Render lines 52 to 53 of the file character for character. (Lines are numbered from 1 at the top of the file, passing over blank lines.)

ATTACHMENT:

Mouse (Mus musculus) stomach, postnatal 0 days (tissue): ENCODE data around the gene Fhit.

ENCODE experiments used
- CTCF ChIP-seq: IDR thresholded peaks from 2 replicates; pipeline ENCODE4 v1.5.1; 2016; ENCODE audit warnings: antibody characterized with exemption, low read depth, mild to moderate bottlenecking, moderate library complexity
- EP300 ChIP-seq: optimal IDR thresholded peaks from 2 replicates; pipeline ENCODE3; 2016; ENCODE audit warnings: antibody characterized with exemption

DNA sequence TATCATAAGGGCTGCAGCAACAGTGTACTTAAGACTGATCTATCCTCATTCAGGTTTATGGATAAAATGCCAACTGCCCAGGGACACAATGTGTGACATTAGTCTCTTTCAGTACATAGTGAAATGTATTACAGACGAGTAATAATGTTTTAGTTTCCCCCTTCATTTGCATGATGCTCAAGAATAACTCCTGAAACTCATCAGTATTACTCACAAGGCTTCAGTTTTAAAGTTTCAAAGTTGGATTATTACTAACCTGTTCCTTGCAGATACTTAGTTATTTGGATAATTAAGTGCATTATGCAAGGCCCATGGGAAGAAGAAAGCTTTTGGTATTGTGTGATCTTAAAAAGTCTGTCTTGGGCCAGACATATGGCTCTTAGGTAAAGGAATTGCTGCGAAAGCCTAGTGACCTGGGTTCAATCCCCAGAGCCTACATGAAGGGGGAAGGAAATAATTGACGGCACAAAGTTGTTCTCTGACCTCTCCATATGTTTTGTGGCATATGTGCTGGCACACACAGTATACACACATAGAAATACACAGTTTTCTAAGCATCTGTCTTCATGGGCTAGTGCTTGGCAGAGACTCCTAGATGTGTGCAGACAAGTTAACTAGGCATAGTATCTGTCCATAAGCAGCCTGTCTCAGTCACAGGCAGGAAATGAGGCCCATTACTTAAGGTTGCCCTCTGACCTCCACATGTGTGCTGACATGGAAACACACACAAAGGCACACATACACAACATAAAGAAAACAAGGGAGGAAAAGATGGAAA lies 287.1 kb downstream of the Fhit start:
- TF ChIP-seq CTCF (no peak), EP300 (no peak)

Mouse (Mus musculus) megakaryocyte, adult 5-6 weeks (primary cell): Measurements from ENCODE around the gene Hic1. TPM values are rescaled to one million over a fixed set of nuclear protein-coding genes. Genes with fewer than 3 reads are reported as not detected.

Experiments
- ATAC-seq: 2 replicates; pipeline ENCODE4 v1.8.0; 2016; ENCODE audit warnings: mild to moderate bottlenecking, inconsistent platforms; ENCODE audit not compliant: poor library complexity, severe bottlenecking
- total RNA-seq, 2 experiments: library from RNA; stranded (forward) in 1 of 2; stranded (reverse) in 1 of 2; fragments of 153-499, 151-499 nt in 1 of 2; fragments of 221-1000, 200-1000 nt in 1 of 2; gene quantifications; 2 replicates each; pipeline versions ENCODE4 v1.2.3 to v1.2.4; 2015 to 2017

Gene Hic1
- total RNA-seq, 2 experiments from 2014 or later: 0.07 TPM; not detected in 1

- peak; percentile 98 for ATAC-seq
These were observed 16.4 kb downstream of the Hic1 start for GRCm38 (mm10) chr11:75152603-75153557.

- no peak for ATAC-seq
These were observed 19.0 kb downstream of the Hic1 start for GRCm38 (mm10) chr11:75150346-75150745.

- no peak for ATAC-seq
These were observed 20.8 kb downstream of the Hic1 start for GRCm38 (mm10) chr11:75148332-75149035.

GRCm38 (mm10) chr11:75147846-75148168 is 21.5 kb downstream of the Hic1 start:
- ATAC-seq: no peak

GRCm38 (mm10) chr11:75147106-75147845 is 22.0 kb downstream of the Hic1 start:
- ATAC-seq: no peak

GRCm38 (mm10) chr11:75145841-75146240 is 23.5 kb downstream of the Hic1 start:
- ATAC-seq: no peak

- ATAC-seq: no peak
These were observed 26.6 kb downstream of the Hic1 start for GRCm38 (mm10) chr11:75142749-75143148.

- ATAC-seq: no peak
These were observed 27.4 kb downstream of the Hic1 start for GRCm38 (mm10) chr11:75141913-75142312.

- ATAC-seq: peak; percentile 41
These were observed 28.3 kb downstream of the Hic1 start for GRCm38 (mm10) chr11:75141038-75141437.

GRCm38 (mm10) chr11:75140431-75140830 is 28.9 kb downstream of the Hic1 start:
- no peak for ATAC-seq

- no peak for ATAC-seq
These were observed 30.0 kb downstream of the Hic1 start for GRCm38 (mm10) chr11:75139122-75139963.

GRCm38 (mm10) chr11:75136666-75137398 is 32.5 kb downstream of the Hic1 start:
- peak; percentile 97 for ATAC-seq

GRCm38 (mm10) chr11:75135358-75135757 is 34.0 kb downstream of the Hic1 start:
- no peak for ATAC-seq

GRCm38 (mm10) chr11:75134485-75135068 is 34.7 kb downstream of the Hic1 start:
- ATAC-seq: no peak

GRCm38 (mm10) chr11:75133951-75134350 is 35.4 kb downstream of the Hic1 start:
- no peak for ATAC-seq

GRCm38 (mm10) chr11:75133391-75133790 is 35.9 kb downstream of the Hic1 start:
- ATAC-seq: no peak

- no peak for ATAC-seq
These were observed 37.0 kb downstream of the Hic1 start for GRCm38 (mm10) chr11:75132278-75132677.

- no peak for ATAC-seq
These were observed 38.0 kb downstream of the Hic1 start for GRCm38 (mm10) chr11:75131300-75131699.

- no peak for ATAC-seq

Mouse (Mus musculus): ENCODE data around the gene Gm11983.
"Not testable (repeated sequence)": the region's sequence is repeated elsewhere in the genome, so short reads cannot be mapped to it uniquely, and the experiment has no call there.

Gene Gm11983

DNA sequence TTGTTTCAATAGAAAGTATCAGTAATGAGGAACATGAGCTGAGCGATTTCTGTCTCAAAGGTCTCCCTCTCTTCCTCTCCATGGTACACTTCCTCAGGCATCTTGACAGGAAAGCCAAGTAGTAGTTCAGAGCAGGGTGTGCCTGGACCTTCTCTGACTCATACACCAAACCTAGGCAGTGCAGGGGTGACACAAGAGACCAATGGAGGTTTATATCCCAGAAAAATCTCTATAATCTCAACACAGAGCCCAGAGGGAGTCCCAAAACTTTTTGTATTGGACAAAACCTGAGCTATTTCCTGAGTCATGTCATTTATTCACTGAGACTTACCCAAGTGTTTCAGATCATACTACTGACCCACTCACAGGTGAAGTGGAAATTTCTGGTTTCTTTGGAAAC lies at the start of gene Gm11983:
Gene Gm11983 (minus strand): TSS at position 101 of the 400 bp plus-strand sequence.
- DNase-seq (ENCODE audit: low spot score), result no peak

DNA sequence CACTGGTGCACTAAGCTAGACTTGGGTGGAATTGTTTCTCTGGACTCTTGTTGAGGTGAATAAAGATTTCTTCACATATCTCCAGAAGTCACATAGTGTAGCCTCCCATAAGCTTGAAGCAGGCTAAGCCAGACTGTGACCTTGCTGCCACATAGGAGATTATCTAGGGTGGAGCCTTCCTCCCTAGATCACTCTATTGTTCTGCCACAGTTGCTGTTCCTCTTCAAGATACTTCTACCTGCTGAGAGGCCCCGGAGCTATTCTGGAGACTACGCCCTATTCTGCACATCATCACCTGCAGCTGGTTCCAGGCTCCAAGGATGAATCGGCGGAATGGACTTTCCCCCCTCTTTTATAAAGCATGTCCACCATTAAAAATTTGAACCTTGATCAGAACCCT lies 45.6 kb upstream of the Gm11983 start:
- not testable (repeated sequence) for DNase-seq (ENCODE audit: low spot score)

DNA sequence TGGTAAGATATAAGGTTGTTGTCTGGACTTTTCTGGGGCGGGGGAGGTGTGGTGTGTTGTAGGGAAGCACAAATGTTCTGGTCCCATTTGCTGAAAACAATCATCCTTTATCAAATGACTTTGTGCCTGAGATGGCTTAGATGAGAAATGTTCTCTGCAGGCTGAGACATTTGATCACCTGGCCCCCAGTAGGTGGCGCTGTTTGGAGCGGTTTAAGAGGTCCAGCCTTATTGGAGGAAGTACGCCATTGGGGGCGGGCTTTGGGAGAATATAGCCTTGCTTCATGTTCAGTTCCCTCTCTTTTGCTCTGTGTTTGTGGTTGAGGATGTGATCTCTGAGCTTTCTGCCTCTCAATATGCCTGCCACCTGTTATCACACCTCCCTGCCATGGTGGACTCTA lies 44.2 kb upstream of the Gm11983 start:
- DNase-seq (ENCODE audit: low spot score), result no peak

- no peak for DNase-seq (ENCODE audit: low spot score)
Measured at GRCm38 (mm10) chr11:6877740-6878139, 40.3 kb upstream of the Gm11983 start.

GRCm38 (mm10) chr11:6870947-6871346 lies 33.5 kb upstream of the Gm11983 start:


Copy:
Gene Gm11983

DNA sequence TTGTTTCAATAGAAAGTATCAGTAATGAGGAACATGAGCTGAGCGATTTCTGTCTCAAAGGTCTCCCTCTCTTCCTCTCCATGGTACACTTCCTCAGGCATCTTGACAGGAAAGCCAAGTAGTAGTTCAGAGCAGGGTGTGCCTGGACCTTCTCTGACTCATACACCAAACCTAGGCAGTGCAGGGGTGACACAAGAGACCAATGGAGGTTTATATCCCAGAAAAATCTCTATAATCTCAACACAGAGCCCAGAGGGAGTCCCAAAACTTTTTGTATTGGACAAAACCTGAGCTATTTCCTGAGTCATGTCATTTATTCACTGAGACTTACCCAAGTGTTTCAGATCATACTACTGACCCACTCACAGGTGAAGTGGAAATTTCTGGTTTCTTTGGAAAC lies at the start of gene Gm11983: